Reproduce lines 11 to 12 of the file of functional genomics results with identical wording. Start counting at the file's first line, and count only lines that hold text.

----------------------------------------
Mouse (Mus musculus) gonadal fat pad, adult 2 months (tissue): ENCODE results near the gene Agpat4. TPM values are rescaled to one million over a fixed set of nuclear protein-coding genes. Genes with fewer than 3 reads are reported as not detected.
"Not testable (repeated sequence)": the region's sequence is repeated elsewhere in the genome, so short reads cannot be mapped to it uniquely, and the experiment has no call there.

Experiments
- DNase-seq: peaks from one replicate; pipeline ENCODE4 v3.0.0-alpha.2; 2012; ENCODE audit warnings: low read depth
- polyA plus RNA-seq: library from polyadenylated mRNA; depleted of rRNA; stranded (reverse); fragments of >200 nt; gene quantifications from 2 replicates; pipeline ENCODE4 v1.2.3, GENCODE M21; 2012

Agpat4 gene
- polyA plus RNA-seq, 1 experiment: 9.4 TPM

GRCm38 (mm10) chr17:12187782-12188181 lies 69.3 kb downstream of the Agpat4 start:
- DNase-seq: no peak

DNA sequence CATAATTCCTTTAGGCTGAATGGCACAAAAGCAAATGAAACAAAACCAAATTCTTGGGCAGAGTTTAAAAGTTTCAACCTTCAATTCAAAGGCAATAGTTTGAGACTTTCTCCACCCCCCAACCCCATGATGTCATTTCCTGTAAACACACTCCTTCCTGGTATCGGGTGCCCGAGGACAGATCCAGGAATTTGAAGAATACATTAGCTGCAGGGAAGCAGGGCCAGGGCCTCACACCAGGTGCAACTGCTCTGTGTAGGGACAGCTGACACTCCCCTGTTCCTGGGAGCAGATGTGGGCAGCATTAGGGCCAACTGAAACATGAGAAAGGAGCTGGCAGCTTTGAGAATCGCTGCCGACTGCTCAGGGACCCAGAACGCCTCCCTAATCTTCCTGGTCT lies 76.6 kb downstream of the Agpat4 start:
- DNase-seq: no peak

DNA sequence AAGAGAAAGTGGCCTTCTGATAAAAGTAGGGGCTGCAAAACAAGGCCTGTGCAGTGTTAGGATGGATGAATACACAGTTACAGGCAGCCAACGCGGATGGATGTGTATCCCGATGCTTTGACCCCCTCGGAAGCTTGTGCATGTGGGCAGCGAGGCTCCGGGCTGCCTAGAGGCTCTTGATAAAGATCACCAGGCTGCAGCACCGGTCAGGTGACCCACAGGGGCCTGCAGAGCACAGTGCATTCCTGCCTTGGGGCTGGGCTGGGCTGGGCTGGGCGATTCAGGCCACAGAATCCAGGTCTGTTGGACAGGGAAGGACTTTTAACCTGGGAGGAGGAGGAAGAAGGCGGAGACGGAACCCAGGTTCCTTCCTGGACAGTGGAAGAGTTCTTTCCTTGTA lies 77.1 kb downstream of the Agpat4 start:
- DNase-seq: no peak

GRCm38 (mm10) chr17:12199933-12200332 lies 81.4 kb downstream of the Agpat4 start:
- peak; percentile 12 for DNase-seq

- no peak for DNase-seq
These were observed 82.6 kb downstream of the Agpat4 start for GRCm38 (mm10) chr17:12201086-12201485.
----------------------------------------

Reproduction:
- DNase-seq: no peak

DNA sequence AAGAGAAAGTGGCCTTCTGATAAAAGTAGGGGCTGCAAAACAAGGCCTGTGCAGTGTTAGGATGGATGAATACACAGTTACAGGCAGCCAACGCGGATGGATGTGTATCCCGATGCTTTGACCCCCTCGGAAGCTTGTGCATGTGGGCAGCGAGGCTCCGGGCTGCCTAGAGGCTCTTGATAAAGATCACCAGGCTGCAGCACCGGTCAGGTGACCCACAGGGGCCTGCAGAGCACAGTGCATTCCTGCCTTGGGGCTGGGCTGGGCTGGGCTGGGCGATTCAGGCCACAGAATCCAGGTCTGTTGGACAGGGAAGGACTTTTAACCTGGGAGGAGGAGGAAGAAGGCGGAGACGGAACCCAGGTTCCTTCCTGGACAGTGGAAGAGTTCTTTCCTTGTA lies 77.1 kb downstream of the Agpat4 start: